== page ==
medium zucchini, halved lengthwise, sliced 1/4-inch thick
medium poblano peppers
canned crushed tomatoes or 1 can (14.5 ounces) small diced
tablespoons chili powder
drained, cooked black beans or 1 can (15 ounces) black
beans, rinsed, drained
cups cooked rice (such as black rice or long grain brown
corn kernels, thawed
large red bell pepper, seeded, cut into small dice
green onions, trimmed, thinly sliced
shredded cooked chicken
cup thinly sliced fresh cilantro
queso fresco, mild goat cheese or farmer’s cheese
Heat oven to 400 degrees. Put sliced zucchini on a baking
sheet. Add 1 or 2 tablespoons oil; toss to coat it with the
oil. Sprinkle lightly with salt. Bake, stirring once or
twice, until tender and slightly golden, about 20 minutes.
Meanwhile, set poblanos directly over a gas flame or under
the broiler. Cook, turning occasionally, until peppers are
lightly charred on all sides, 2 to 5 minutes. Set on a plate
and cover with a towel; let rest until cool enough to
handle. Rub off the charred skin, remove the seeds and pith.
Cut peppers into 1/2-inch pieces.
poblanos and tomatoes in bottom of a large microwave-safe
bowl. Stir in chili powder and 1 teaspoon salt; mix well.
Stir in beans, rice, corn, bell pepper and green onions. Mix
well. Microwave on high, stirring once or twice, until
everything is warmed through, 2 to 4 minutes. Gently stir in
zucchini and chicken. Taste and adjust salt as needed.
Spoon into warm serving bowls. Sprinkle with cilantro and
cheese. Serve warm.
information per serving: 297 calories, 6 g fat, 1 g
saturated fat, 40 mg cholesterol, 41 g carbohydrates, 24 g
protein, 789 mg sodium, 10 g fiber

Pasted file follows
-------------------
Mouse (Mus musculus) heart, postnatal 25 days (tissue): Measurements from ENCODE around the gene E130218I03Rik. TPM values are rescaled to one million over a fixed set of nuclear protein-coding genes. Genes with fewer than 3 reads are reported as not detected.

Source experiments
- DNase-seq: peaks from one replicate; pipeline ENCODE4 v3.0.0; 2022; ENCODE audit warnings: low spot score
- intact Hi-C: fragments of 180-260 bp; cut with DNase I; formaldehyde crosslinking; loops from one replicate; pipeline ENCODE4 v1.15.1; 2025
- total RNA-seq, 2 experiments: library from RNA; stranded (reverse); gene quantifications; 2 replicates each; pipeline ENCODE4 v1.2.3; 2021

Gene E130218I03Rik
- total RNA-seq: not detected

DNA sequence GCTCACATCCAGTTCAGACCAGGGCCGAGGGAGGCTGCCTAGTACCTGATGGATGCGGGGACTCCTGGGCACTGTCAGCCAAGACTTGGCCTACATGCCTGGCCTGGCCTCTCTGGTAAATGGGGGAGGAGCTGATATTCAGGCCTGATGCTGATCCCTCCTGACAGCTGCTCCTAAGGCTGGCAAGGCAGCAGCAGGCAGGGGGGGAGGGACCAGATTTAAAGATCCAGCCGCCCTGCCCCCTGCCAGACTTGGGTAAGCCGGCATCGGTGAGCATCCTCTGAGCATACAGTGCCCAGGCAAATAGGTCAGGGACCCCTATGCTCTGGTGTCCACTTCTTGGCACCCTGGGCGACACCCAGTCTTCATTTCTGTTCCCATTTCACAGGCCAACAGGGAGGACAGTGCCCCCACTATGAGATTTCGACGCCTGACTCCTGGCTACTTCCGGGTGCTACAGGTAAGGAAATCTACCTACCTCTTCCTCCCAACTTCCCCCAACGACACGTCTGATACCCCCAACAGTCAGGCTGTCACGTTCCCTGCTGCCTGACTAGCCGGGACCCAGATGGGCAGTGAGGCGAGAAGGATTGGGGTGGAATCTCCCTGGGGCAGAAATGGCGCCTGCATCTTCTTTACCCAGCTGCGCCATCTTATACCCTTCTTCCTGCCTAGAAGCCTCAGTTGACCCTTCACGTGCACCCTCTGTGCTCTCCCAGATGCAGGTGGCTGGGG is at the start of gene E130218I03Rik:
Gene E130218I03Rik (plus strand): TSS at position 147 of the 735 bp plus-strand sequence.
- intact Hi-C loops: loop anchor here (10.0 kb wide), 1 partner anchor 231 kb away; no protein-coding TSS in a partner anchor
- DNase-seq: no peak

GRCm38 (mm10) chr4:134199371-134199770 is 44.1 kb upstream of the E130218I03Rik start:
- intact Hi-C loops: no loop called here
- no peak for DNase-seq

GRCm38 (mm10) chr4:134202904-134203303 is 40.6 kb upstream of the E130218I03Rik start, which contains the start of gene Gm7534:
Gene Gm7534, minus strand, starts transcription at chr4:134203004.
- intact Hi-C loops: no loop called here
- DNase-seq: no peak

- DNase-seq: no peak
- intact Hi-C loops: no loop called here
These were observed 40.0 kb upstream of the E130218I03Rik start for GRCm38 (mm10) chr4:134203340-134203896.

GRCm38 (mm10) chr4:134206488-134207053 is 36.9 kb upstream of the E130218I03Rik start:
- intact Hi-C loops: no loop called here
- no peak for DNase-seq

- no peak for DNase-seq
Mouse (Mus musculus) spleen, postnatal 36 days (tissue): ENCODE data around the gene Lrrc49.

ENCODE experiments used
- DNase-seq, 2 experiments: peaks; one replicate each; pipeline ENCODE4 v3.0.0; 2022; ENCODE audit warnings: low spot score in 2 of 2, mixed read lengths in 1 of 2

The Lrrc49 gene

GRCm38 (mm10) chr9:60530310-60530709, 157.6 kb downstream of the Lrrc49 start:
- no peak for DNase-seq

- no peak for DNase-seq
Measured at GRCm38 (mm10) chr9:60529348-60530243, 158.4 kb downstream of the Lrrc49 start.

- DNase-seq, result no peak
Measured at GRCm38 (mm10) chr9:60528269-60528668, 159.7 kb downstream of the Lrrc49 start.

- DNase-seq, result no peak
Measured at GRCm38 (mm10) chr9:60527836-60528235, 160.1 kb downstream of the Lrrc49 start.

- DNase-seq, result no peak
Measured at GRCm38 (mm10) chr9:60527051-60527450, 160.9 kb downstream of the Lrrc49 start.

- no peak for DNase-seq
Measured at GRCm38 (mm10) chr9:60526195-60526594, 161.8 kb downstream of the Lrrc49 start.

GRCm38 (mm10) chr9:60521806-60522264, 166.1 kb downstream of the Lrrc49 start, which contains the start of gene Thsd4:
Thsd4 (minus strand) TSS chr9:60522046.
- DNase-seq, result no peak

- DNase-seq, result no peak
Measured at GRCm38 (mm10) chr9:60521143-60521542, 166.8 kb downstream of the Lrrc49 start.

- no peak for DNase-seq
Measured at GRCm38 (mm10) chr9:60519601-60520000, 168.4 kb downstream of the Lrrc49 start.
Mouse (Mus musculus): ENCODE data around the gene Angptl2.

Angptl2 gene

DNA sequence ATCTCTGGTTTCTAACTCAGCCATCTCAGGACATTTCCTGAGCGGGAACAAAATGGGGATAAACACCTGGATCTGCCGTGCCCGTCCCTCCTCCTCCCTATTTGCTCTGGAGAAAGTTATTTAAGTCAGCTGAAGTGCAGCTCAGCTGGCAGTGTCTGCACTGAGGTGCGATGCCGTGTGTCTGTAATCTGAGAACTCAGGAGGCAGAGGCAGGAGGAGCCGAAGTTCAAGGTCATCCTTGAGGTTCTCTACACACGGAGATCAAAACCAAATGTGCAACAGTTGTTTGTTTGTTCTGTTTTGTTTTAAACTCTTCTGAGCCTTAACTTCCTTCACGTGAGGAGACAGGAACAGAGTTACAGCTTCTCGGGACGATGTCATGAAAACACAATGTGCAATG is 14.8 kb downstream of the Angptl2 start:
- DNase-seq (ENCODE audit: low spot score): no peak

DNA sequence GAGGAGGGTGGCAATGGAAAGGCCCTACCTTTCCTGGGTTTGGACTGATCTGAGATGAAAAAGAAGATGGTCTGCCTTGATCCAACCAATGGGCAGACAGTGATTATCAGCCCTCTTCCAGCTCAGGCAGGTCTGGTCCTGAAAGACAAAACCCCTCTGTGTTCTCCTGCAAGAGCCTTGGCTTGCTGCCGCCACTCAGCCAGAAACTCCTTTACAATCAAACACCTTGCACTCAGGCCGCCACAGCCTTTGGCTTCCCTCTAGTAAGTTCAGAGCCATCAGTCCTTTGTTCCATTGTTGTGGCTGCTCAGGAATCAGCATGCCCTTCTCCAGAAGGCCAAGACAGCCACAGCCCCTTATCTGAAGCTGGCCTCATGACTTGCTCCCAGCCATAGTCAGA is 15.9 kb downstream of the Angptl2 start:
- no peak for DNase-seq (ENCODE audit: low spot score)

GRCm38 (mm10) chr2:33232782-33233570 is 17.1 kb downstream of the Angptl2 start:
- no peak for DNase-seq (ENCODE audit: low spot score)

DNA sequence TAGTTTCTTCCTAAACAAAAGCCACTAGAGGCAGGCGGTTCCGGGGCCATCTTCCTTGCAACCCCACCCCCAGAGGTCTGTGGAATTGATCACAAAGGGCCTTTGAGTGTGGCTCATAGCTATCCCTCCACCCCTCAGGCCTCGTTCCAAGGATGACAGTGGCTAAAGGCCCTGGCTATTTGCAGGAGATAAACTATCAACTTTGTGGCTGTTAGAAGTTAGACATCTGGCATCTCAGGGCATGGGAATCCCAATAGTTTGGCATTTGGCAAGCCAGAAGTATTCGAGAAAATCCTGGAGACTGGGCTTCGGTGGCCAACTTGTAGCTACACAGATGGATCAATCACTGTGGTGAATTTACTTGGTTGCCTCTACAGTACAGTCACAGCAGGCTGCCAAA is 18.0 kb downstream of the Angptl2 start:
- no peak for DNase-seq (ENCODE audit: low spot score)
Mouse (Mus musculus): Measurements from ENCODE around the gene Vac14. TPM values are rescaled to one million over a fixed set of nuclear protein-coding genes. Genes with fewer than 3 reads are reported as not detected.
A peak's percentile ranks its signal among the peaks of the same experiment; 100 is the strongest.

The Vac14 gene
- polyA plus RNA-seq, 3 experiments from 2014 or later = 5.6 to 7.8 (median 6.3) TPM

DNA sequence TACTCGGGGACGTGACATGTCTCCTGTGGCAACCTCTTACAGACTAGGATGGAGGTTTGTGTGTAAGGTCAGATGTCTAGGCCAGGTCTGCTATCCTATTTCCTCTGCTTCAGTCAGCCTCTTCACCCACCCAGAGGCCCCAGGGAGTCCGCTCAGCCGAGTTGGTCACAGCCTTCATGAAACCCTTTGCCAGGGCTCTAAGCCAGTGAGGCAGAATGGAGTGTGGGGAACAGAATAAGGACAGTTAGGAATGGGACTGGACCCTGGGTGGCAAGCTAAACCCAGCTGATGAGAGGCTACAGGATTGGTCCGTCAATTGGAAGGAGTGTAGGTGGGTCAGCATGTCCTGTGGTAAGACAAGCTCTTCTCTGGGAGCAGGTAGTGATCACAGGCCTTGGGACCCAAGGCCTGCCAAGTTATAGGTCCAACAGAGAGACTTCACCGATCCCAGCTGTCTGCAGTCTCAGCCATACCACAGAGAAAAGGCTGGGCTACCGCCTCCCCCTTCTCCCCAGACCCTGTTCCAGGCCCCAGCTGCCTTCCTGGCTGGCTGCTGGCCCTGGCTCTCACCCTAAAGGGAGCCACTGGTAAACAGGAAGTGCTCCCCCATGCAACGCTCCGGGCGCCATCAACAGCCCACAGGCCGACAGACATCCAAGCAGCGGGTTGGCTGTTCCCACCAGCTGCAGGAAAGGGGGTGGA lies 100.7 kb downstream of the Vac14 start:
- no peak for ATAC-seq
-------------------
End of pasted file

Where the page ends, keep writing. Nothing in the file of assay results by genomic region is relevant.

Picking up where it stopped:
BOWL WITH ROASTED SWEET POTATOES, BROCCOLI RABE AND SAUSAGE
butternut can stand in for the sweet potatoes. Leftovers
reheat beautifully in the microwave. I like to serve them
warm over lightly dressed salad greens.
medium (1 pound) sweet potatoes, peeled, cut into 3/4-inch
tablespoons olive oil
ounces mild or spicy Italian sausage, casings removed
medium onion or 4 shallots, halved, thinly sliced
cloves garlic, finely chopped or crushed
pearled farro (about 12 ounces)
ounces broccoli rabe (rapini), ends trimmed, roughly
chopped, about 6 cups
2 to 4
cups baby arugula
1 to 2
cups shredded cheese, such as smoked Gouda, provolone or
Heat oven to 400 degrees. Mix sweet potatoes and oil on a
large baking sheet. Sprinkle lightly with salt. Roast,
stirring often, until tender and golden, about 20 minutes.
Meanwhile, crumble sausage into a large skillet. Add onion;
cook over medium heat, breaking up sausage with a spoon,
until the sausage is browned and cooked through, about 10
minutes. Stir in garlic; cook, 1 minute.
Meanwhile, put farro and broth into a large saucepan. Heat
to a simmer; reduce heat to very low. Simmer uncovered and
stir often until nearly tender, about 15 minutes. Add
broccoli rabe; simmer until it is crisp-tender, about 2
minutes. Strain farro mixture into a colander set over a
bowl to catch the broth. (Recipe can be made to this point
up to 3 days in advance; refrigerate all the parts
drained farro mixture to skillet with sausage set over
medium heat. Stir in about 1/2 cup of the reserved cooking
broth and heat through; remove from heat. Stir in warm sweet
potatoes, arugula and crushed pepper flakes. Taste and
adjust salt as needed. Transfer to warm serving bowls.
Serve, sprinkled with cheese.
information per serving: 511 calories, 20 g fat, 7 g
saturated fat, 36 mg cholesterol, 62 g carbohydrates, 23 g
protein, 647 mg sodium, 8 g fiber
dinner bowls are easy to make if you have a few things
prepped in advance. Here are some goodies to keep in small
containers in the fridge, then combine to heat in a skillet
or in the microwave:
Cooked rices or grains
Cooked beans (or high-quality canned)
Roasted vegetables, such as squash, potatoes, Brussels
Green or red onions
Fully cooked sausages
Shelled nuts or seeds
Eggs: chopped hard-cooked, softly scrambled or fried